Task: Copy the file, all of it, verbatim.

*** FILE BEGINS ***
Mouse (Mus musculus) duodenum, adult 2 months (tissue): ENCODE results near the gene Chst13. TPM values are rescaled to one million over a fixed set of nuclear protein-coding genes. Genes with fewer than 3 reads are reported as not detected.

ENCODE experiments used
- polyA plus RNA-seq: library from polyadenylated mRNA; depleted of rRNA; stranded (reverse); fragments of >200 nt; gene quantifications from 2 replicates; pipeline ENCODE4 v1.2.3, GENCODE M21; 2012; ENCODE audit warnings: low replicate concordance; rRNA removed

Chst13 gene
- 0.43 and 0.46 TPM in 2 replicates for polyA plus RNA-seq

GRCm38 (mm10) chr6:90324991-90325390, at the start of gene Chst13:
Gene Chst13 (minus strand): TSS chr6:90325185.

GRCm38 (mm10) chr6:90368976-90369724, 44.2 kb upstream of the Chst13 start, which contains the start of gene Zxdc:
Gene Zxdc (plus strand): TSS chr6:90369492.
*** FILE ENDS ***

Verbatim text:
Mouse (Mus musculus) duodenum, adult 2 months (tissue): ENCODE results near the gene Chst13. TPM values are rescaled to one million over a fixed set of nuclear protein-coding genes. Genes with fewer than 3 reads are reported as not detected.

ENCODE experiments used
- polyA plus RNA-seq: library from polyadenylated mRNA; depleted of rRNA; stranded (reverse); fragments of >200 nt; gene quantifications from 2 replicates; pipeline ENCODE4 v1.2.3, GENCODE M21; 2012; ENCODE audit warnings: low replicate concordance; rRNA removed

Chst13 gene
- 0.43 and 0.46 TPM in 2 replicates for polyA plus RNA-seq

GRCm38 (mm10) chr6:90324991-90325390, at the start of gene Chst13:
Gene Chst13 (minus strand): TSS chr6:90325185.

GRCm38 (mm10) chr6:90368976-90369724, 44.2 kb upstream of the Chst13 start, which contains the start of gene Zxdc:
Gene Zxdc (plus strand): TSS chr6:90369492.